Trivia Mama

Free American Trivia Questions & Answers

Here you can find trivia questions with answers on a wide variety of American topics.

American Trivia
American Trivia
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World Trivia
World Trivia
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American Trivia

How many states border an ocean?
A: 23. They are: Maine, Massachusetts, New Hampshire, Connecticut, Rhode Island, New York, New Jersey, Delaware Maryland, Virginia, North Carolina, South Carolina, Georgia, Florida, Alabama, Mississippi, Louisiana, Texas, California, Oregon, Washington, Alaska, and Hawaii.

How much -- in pounds and shillings--did Paul Revere charge in expenses for his ride to New York and Philadelphia to deliver news of the Boston Tea Party in December 1773?
A: 14 pounds, 2 shillings. The trip took him 11 days. His bill, endorsed by John Hancock, was sold at auction in 1978 for $70,000.

Where is the Superman Museum located?
A: In Metropolis, Illinois. The comic book superhero lived and worked as Clark Kent in a fictional city named Metropolis.

What words did Thomas Jefferson use in his final draft of the Declaration of Independence to describe the truths we now hold to be "self-evident"?
A: Jefferson wrote "sacred and undeniable," but Benjamin Franklin, acting as his editor, changed the wording to "self-evident." In all, 86 changes were made to the draft submitted by Jefferson.

What interest rate was charged when the U.S. government took out its first loan in September 1789 to help pay the salaries of the president and Congress?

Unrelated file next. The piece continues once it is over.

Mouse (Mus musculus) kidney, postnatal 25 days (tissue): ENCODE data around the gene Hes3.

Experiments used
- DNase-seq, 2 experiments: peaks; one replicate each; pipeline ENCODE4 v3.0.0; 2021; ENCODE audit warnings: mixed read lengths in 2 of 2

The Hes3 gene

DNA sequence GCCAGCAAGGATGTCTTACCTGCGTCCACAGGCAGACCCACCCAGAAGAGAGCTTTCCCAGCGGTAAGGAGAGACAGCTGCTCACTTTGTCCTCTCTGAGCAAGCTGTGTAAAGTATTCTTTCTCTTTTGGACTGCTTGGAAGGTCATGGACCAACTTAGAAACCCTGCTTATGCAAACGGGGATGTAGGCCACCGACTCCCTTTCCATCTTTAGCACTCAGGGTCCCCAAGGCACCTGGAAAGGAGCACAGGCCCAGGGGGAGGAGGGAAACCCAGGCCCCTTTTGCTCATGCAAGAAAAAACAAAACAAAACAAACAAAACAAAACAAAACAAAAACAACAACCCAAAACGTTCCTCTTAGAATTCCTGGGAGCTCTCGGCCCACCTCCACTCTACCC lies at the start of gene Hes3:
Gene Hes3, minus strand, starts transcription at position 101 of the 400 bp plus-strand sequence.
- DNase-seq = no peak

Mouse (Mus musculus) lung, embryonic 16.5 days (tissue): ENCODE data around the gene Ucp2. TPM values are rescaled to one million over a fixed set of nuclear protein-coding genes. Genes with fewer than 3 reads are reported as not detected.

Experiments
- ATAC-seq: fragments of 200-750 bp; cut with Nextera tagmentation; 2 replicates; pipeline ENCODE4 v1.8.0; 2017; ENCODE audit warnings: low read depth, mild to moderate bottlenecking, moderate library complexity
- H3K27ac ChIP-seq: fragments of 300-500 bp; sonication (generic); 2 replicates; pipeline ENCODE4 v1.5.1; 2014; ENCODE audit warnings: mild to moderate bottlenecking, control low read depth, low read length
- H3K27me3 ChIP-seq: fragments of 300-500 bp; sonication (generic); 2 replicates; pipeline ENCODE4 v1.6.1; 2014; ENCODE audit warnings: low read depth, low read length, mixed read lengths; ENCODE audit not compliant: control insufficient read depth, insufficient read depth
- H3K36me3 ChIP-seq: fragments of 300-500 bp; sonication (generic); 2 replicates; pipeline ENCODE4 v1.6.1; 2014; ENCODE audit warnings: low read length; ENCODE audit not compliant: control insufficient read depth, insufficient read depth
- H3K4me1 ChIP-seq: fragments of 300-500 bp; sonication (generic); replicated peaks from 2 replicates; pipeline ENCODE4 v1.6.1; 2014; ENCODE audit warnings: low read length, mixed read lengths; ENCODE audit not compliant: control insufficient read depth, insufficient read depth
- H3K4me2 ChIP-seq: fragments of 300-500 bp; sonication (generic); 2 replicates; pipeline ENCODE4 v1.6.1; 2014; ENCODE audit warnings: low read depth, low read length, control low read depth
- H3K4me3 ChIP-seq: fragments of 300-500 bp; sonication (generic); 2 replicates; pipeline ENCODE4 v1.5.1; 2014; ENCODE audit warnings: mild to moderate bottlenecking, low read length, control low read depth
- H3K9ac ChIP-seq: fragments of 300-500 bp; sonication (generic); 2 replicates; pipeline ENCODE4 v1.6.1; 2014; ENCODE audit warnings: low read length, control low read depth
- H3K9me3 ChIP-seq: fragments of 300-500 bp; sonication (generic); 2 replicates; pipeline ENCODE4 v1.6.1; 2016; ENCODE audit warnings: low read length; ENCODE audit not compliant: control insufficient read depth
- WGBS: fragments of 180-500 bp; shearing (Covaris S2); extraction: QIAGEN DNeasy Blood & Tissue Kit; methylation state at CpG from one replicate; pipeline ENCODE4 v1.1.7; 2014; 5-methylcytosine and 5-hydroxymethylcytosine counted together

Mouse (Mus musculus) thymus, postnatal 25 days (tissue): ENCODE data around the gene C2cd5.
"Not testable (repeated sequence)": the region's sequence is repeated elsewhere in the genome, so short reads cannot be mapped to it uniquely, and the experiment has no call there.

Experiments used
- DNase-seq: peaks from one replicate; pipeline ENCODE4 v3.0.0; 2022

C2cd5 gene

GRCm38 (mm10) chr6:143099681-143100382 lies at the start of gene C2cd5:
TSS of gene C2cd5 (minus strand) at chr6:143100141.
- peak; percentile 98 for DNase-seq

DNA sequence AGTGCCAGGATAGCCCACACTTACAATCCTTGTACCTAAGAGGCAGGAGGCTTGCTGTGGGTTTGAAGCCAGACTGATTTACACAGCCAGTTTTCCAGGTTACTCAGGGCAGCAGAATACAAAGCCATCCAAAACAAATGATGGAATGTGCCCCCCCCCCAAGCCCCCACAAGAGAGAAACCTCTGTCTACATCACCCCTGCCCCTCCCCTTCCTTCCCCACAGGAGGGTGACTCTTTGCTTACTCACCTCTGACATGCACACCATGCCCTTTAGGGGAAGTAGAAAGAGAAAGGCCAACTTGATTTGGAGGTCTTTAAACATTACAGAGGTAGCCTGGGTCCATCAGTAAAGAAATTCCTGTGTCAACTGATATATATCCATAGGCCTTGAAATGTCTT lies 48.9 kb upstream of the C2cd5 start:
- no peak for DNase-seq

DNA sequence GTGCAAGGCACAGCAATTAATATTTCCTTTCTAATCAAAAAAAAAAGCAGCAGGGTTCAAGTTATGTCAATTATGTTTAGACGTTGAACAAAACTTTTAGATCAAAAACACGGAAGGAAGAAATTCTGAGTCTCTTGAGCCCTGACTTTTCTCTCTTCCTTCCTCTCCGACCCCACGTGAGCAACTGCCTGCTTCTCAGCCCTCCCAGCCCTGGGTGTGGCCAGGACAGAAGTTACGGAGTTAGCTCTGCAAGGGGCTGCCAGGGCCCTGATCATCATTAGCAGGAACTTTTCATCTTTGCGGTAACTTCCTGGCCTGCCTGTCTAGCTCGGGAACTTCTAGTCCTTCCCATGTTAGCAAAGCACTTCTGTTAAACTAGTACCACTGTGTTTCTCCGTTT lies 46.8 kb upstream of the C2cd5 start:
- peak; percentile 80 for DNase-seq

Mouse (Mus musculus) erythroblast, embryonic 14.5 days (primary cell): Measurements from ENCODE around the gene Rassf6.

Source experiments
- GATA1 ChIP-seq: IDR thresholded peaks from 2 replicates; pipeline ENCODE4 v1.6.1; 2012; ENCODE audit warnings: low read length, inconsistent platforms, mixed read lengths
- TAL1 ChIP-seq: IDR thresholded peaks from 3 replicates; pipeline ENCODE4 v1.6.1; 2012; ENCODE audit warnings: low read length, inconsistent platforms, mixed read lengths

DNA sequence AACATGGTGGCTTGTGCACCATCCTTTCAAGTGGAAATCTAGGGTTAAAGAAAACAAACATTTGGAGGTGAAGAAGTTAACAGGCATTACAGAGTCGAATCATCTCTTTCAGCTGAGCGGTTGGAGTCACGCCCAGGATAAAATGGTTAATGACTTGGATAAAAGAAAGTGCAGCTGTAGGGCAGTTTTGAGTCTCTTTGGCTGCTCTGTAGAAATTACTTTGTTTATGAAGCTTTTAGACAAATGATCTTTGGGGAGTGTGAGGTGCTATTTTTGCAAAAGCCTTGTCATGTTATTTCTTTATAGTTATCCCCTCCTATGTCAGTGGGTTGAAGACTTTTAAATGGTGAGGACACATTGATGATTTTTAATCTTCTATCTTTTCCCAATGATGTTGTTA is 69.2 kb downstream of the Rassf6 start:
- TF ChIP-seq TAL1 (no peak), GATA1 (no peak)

A: Six percent. The loan, for $200,000, was from the Bank of New York. A similar loan was obtained from the Bank of North America.

What motto was inscribed on the 1787 Fugio cent, the first coin issued by authority of the United Sates?
A: "Mind your business." The motto was suggested by Benjamin Franklin, Fugio is Latin for "I am fleeing"--meaning time flies.

After what famous eatery did railroad innovator George Pullman name his first luxury dining car in 1832?
A: Delmonico's, the fashionable New York restaurant.

How many male justices had been appointed to the U.S. Supreme Court before Sandra Day O'Connor became the first woman named to the nation's highest court?
A: 104. She was nominated to the Supreme Court in 1981 by Ronald Reagan.

What are the eight Rocky Mountain states?
A: Idaho, Montana, Wyoming, Nevada, Utah, Colorado, Arizona and New Mexico.

How long did it take aerialist Philippe Petit to make his 1,350-foot-long tightrope walk between the twin towers of the World Trade Center in New York City in 1974?
A: 50 minutes.

What state capital was originally called Pig's Eye?
A: St. Paul, Minnesota. Pig's Eye was the nickname of tone of the town's first settlers, a French-Canadian trader named Pierre Parrant.

What famous Indian chief's name was Goyakla or Goyathlay, which means One Who Yawns in his native tongue?
A: The Apache we know as Geronimo, Spanish for Jerome.

In the early years of America's celebration of Mother's Day, what flower was customarily worn by those honoring their moms?
A: The carnation. Pink carnations were worn by those whose mothers were alive; White by those whose mothers had died.

What did "Little Miss Sure Shot" Annie Oakley do with all her gold shooting medals?
A: She had the melted down, then sold the gold and gave the money to charity.

What percent of a newly minted dime is silver?
A: None. As o f1965, the U.S. Mint stopped putting silver in dimes. They contain 75 percent copper and 25 percent nickel, bonded to an inner core of pure copper. Previously, dimes were 90 percent silver and 10 percent copper.